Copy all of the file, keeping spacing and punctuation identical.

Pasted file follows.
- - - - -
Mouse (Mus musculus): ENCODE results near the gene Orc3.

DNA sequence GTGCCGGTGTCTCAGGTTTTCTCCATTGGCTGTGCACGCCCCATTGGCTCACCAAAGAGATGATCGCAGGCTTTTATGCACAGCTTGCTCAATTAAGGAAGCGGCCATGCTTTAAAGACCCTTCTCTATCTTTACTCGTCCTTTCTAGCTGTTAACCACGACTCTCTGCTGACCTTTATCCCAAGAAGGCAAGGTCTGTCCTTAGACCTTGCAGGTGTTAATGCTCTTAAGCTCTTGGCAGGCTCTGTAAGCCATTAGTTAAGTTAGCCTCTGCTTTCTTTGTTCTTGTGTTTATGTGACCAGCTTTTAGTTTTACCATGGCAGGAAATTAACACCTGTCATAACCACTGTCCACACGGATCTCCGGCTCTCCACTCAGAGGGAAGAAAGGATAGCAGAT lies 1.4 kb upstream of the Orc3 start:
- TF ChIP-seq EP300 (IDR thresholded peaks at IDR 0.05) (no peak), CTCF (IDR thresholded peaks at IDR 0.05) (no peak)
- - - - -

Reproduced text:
Mouse (Mus musculus): ENCODE results near the gene Orc3.

DNA sequence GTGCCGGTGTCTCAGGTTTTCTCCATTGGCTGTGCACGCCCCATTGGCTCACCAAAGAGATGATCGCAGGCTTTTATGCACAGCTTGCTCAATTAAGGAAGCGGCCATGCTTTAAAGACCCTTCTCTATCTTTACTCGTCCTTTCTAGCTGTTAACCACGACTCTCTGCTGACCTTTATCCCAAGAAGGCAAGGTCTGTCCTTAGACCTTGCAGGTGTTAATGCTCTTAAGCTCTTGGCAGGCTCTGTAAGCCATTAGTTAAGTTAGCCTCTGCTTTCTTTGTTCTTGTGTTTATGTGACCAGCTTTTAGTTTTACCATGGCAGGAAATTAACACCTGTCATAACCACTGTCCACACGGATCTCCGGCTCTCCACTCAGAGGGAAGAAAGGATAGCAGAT lies 1.4 kb upstream of the Orc3 start:
- TF ChIP-seq EP300 (IDR thresholded peaks at IDR 0.05) (no peak), CTCF (IDR thresholded peaks at IDR 0.05) (no peak)